For Arduino boards whose MCUs do not have an internal comparator, it is relatively easy to add a an external device such as a LM741, LM339N, or TLC3704 in the “kluge” area provided on some Arduino boards. If your platform lacks a spot for user-supplied circuitry, it can be added using an inexpensive prototyping shield card (Fig.3)
Figure 3: Prototyping shield cards make it easy to add your own analog (or digital) I/O to nearly any standard Arduino board (Courtesy of Hotenda).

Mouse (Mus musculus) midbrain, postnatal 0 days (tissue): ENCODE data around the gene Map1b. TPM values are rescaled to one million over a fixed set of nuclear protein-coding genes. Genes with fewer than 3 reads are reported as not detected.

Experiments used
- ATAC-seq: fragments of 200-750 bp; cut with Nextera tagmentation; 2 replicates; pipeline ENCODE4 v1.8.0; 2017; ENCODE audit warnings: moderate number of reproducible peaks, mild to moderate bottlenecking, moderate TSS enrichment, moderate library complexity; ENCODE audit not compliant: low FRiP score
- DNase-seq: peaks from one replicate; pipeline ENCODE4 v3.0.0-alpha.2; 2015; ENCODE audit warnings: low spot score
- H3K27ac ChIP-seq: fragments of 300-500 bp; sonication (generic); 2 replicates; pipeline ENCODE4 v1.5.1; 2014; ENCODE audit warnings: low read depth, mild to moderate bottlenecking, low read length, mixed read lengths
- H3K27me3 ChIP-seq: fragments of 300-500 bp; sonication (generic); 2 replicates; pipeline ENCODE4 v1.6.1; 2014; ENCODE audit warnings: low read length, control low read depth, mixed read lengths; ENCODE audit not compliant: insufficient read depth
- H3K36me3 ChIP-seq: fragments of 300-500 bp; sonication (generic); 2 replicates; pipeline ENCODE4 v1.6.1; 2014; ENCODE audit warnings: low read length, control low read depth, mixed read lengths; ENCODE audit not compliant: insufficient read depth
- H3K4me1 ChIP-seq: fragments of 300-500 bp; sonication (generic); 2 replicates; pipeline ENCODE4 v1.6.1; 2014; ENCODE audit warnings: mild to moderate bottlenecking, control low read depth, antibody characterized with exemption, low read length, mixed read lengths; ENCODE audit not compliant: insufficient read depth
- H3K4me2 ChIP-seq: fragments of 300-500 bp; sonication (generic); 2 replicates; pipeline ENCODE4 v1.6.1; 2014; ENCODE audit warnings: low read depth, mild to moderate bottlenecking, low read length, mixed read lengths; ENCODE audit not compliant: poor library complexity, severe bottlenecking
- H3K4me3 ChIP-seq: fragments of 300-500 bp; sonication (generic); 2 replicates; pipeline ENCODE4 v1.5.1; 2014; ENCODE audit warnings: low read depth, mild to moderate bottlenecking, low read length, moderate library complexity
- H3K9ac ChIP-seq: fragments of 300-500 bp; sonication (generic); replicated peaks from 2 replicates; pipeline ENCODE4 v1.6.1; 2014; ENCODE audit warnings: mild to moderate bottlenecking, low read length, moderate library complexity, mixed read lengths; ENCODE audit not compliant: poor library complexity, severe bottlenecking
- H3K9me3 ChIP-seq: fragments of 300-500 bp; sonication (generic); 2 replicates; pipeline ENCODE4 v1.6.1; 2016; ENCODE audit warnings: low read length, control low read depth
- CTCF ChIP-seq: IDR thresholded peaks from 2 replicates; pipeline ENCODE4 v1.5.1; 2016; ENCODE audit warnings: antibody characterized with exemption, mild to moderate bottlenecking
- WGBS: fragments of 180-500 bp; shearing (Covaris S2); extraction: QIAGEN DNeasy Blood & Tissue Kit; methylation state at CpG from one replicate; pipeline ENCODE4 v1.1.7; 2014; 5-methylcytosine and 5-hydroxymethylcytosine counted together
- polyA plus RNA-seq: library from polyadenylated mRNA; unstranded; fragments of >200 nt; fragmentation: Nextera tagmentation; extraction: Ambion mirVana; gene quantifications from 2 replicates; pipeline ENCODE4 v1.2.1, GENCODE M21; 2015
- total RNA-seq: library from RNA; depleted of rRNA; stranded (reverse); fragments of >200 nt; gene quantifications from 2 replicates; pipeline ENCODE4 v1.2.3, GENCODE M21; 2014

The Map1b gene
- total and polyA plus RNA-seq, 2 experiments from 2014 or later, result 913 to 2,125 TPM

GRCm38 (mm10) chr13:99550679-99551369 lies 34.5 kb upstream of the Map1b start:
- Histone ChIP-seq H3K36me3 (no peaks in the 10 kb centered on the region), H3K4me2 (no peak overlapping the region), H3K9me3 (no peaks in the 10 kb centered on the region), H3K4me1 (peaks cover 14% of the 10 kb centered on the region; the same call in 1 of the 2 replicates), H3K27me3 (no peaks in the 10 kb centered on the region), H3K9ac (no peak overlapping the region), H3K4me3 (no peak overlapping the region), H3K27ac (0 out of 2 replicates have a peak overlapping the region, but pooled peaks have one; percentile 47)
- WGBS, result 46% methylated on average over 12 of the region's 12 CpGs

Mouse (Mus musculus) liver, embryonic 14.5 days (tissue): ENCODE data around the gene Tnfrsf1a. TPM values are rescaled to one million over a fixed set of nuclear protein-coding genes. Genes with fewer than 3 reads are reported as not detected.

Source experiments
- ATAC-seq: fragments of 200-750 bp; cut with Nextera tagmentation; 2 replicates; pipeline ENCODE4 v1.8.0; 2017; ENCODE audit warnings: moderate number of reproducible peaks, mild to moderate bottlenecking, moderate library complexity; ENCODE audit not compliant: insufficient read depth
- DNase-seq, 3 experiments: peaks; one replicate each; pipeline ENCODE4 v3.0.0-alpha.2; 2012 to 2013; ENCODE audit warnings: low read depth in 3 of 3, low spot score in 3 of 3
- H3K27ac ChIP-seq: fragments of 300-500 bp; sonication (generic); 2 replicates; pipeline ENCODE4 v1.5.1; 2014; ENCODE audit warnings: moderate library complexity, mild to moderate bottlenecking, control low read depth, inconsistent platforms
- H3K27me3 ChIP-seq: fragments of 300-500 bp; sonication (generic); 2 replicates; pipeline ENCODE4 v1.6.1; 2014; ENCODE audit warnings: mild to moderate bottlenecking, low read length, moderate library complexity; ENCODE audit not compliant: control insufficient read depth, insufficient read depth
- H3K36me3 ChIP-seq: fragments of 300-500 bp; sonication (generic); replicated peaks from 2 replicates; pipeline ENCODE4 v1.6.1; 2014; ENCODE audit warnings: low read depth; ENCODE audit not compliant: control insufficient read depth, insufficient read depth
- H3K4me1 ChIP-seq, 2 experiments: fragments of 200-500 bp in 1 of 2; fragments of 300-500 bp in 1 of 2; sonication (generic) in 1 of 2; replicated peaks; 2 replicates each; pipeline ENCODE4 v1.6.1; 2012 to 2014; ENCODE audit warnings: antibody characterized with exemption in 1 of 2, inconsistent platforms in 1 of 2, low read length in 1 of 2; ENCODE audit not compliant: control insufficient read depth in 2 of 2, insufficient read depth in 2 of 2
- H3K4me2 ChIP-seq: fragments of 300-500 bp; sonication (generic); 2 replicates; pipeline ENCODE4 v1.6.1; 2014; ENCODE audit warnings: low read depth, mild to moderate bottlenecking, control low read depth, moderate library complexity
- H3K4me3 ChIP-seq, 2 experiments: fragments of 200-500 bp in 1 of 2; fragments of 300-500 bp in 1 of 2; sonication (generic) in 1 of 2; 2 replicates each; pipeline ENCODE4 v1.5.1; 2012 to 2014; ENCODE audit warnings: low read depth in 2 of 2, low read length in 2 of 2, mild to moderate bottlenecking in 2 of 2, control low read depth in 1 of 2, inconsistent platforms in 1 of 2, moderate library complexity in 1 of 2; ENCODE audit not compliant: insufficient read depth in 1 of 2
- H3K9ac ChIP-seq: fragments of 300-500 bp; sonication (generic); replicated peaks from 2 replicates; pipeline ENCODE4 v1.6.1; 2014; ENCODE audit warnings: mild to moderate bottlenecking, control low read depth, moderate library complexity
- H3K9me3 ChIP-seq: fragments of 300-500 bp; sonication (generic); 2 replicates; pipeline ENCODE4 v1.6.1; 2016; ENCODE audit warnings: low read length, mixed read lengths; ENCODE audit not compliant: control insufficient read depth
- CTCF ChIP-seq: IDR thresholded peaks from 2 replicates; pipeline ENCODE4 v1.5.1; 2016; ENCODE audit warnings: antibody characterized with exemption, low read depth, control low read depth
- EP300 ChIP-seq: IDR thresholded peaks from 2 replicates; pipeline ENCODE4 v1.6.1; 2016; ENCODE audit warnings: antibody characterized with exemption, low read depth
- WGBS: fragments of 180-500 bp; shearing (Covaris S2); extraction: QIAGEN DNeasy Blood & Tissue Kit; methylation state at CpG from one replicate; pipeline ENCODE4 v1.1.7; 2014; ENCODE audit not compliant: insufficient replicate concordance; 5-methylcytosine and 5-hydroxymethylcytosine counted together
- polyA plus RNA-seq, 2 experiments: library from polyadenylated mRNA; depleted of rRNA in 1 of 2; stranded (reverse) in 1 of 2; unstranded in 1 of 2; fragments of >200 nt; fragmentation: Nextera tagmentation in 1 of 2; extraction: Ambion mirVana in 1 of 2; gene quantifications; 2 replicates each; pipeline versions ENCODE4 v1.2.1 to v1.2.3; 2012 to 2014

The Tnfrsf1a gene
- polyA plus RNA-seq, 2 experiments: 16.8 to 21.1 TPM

Arduino’s low cost and versatility has built a loyal following among commercial hardware developers. The Arduino hardware platform was designed to make the most of the analog capabilities built into Atmel’s ATmega 8-bit MCU family. All variants of these MCUs are equipped with an on-chip multi-channel analog-to-digital converter (ADC). This article is intended as an introduction to the hardware and software resources that form the basis for Arduino’s analog functions and a jumping off point for engineers who can use these functions in upcoming designs. To that end we discussed reading analog inputs, creating PWM analog outputs, and adding external analog I/O. You will find more information on Arduino-related product by using the links provided to pages on the Hotenda website.